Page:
Mum counters New York Times article shaming mums for their hair
A few days ago, Bee Shapiro, a columnist for The New York Times, published an article called “Mom Hair: It Exists. Now What To Do About It.“
In the article, the fashion/style blogger discusses a new and discouraging trend among new mums: cutting their hair after giving birth. Furthermore, the audacious article uses testimonies from hair stylists in New York who are claiming that these mums look bad after cutting their hair. One stylist, Juan Carlos Maciques, said that mums cutting their hair that soon after pregnancy is "a big mistake".
Here's a look at the harsh words this hair stylist had for new mums:
“The first thing new mums want to do is cut their hair off. They’re feeling lousy about their bodies, and they just want to get some sense of self again."
Maciques added, “It’s not just your hair that’s changing. Your body is, too. You might not be at the weight you really want to be yet. And the truth is, long hair can be a little bit of a distraction. When you go short, you are more exposed. There’s less, literally, to hide behind.”
Yes, that's right, mums. A MAN is saying these things about a new mother and her choice of hairstyle. As if he had any chance of empathising.
If you're feeling a bit indignant about this male hair stylist's statements, you're not alone. Ashlee Gold, a proud mother and writer/photographer for The Huffington Post felt particularly spurned by the article, going as far to call the content "idiotic".
In her post, she counters the article and its cruel statements in her own article in which the aggrieved mother writes:
"Here’s a thought. Hey new mums: wear your hair however the hell you want to. Your body carried a human being; it stretched and changed and transformed into an actual home for an actual child. You do not need to distract the world from that feat with mermaid hair or anything else."
"You are a warrior," she continues. "You are beautiful."
Clearly, the concept of a male hair stylist critiquing new mothers for their personal choices didn't sit well with this mummy. And, honestly...can you blame her? A hair stylist may know the trick of the trade, but he can never experience pregnancy or postpartum. To hear him suggest things like, "Ideally, you’d start planning while you’re still pregnant," can leave an unpleasant feeling with mothers.
Ashlee Gold is one of the unpleased mothers. Check out her brilliant, and inspiring counter response to the article by clicking next!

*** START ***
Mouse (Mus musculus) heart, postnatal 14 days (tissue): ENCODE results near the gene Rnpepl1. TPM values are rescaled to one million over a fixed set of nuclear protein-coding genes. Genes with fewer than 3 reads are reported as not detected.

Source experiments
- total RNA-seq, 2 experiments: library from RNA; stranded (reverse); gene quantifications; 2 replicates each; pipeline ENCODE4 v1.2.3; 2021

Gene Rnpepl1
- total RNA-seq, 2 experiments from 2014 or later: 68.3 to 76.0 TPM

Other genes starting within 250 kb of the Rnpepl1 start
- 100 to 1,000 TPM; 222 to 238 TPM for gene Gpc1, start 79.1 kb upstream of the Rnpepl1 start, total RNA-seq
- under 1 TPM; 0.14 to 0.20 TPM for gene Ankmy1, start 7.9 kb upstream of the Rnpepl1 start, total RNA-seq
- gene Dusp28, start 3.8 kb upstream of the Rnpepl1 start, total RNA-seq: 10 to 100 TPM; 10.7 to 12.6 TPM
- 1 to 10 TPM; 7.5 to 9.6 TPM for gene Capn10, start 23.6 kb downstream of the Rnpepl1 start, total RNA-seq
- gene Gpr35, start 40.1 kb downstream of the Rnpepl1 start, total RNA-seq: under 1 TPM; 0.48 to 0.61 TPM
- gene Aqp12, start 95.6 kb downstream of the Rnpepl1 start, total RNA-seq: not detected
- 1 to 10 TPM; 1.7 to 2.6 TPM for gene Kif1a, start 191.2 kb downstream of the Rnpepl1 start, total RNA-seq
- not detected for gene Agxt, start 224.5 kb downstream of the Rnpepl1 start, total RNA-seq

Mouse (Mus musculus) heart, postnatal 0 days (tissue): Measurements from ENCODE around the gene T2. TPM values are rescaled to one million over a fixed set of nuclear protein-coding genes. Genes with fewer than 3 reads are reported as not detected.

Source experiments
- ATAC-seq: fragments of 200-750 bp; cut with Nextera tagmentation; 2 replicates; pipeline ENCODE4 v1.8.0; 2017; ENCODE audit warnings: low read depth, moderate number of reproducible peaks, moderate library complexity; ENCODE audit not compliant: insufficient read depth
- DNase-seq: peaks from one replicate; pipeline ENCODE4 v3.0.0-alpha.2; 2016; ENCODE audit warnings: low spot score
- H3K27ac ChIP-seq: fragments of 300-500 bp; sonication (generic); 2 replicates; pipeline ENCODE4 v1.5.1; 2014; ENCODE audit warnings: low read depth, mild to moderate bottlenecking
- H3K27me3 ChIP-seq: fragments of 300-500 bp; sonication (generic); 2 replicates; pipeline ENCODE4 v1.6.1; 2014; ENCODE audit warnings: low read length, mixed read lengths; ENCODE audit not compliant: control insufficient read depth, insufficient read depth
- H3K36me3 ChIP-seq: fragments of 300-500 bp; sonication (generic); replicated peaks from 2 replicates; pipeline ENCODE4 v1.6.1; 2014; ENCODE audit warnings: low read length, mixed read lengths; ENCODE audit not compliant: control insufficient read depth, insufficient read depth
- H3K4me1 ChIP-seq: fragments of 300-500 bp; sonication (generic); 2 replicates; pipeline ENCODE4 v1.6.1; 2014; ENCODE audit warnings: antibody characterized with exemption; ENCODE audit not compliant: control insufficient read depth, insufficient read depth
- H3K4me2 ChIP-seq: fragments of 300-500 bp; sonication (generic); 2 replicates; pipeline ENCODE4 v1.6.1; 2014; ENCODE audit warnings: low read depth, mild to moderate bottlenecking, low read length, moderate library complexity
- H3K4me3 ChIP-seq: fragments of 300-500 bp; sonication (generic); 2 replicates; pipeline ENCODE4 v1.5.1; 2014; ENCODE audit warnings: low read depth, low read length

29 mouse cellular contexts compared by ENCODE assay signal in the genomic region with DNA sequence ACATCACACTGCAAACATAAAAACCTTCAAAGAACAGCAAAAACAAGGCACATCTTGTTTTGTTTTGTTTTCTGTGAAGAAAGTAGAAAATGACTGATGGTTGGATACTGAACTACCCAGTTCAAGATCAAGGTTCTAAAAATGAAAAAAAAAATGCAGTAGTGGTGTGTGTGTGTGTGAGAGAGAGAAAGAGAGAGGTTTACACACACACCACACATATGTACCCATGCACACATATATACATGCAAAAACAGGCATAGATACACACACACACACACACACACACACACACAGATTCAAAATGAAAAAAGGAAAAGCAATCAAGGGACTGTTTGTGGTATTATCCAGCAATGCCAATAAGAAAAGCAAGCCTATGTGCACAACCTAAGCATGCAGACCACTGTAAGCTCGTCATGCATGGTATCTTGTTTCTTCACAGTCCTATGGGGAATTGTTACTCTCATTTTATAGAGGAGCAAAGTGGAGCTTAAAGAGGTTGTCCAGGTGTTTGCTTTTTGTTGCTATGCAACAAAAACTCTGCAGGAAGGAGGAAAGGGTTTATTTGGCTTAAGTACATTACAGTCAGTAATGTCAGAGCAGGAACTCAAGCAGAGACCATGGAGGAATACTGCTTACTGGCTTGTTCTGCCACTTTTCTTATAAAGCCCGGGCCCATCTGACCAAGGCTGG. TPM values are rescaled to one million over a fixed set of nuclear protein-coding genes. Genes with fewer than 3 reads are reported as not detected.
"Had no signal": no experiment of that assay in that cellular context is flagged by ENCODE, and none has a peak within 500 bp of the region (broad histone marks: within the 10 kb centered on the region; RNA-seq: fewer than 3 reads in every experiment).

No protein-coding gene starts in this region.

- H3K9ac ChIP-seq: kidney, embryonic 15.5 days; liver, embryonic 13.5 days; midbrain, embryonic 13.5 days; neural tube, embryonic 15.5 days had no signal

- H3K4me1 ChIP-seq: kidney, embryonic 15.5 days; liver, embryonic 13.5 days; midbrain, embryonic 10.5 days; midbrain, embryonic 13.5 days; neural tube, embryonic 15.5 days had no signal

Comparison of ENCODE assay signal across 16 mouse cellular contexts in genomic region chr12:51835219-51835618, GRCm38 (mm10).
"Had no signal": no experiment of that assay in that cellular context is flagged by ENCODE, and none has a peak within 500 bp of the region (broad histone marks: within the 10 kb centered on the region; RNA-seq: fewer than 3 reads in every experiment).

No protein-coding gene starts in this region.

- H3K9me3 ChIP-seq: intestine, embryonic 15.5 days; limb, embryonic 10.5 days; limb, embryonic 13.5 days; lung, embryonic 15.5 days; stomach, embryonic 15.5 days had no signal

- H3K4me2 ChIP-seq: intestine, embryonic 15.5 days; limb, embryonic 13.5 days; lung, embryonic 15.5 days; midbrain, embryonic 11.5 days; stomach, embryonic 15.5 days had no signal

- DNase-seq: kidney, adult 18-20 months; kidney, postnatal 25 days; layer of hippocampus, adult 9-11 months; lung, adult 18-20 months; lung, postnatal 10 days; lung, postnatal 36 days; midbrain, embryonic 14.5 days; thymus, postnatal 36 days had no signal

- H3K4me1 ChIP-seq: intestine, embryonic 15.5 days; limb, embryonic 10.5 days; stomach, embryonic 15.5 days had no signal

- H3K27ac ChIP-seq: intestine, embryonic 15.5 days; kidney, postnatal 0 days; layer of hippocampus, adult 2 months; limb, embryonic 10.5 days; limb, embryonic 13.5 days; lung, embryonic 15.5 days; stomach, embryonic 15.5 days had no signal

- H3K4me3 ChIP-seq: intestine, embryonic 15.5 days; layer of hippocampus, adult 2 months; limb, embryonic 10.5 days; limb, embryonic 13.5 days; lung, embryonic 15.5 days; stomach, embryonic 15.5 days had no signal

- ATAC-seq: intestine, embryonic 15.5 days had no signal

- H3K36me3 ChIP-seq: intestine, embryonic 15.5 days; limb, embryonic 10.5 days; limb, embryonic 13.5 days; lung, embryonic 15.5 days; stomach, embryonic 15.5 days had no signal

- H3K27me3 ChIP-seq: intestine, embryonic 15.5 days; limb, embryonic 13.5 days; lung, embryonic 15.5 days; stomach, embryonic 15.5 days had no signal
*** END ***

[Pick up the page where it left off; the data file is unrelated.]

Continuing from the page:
When I am pregnant, and struggling with insomnia, heartburn, incessant peeing, back pain, leg pain, and the myriad of emotional and hormonal internal battles, let me assure you: I am totally thinking about my hair.
Oh wait. I’m not. Do you know what I’m thinking about when I’m pregnant? I’m wondering if my baby is okay in there. I’m thinking about childbirth, and how much it’s going to hurt, and how my lady parts are going to be affected. I’m thinking about adding a child to our family, and what that means for my marriage and my career and my home and my heart and my soul. I’m thinking about breakfast. And lunch. And dinner. And snacks. I’m thinking about sleep, and college funds, and baby toes, and the next eighteen years (and beyond) of holy work and sacrificial love I am going to pour into this child. I am thinking about how grateful I am for this baby, and how terrified I am, and how wonderfully hard this is all going to be.
Do you know what I’m not thinking about when I’m pregnant? Taking care of my hair once the baby comes.
Call me crazy, but when I get home from the hospital, I’m a little more concerned with taking care of the baby.
And while I’m taking care of that baby, and not sleeping, and adjusting to my new porn star sized boobs, I can assure you, male hair stylist, that if and when I feel like styling my hair/colouring my hair/cutting my hair, I am going to do what makes me feel good about myself. Because my pants still don’t fit right, and my boobs are leaking, and I’m working on 4.5 hours of interrupted sleep — so pardon me while I disregard your generalised opinions and choose a hairstyle that makes me feel confident.
New mummas, listen carefully: you do you. You cut your hair short, wear it long, tie it back, throw it up, straighten it, curl it, colour it, highlight it, make dreadlocks, tease it up, slick it down, get bangs, cut layers, add extensions, wash it, don’t wash it; I don’t give a crap.
Your beauty and identity cannot, are not, and will never be defined by a stupid haircut.
And as for you, Mr. Maciques, I certainly hope male pattern baldness doesn’t accost you later in life, lest you lose any self-worth along with your luscious locks.
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